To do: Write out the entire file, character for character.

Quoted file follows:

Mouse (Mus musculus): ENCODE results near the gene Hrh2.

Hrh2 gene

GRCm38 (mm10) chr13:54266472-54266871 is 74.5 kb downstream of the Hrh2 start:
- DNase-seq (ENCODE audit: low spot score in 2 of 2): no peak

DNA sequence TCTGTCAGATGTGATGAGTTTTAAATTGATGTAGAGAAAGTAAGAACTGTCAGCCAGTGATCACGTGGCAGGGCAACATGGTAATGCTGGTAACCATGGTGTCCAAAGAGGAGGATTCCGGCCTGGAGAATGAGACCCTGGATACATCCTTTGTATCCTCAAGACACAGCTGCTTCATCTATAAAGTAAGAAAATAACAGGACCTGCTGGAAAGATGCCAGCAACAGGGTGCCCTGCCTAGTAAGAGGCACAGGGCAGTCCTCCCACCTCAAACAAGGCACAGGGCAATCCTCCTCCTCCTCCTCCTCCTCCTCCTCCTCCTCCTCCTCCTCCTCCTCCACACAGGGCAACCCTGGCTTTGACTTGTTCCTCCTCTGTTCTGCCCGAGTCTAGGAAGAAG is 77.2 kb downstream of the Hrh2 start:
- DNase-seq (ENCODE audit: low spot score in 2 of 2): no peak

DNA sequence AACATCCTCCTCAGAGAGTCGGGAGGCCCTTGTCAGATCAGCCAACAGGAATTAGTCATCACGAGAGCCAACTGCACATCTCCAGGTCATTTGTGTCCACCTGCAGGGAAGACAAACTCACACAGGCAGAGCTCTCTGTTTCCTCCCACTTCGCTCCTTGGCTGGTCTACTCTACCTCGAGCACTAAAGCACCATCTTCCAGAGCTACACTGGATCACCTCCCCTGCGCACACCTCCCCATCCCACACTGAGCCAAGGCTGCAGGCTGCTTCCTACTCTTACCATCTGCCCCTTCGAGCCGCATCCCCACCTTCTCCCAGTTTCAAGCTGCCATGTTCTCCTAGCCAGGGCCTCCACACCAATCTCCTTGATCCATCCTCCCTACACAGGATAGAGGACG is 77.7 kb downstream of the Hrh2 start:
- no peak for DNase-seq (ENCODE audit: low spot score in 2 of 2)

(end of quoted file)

Mouse (Mus musculus): ENCODE results near the gene Hrh2.

Hrh2 gene

GRCm38 (mm10) chr13:54266472-54266871 is 74.5 kb downstream of the Hrh2 start:
- DNase-seq (ENCODE audit: low spot score in 2 of 2): no peak

DNA sequence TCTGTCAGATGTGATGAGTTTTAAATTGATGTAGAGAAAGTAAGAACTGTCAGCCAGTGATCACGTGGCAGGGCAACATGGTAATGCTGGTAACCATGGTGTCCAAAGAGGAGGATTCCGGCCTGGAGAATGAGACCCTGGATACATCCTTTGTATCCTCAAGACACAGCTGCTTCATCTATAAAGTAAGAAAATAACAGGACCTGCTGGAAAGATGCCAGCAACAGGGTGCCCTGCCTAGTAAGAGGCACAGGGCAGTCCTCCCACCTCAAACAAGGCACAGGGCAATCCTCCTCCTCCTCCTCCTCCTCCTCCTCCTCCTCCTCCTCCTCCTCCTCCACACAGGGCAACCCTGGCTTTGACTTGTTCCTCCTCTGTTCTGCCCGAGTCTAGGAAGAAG is 77.2 kb downstream of the Hrh2 start:
- DNase-seq (ENCODE audit: low spot score in 2 of 2): no peak

DNA sequence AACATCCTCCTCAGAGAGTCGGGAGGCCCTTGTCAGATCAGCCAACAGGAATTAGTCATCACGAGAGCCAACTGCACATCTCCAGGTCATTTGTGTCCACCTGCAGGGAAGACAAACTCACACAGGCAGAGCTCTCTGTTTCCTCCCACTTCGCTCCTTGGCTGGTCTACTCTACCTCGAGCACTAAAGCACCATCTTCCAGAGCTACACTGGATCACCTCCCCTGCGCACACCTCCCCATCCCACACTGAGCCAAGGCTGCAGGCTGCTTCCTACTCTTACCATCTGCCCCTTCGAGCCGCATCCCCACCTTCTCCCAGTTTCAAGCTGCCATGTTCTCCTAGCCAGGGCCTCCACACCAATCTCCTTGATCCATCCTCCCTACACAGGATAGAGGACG is 77.7 kb downstream of the Hrh2 start:
- no peak for DNase-seq (ENCODE audit: low spot score in 2 of 2)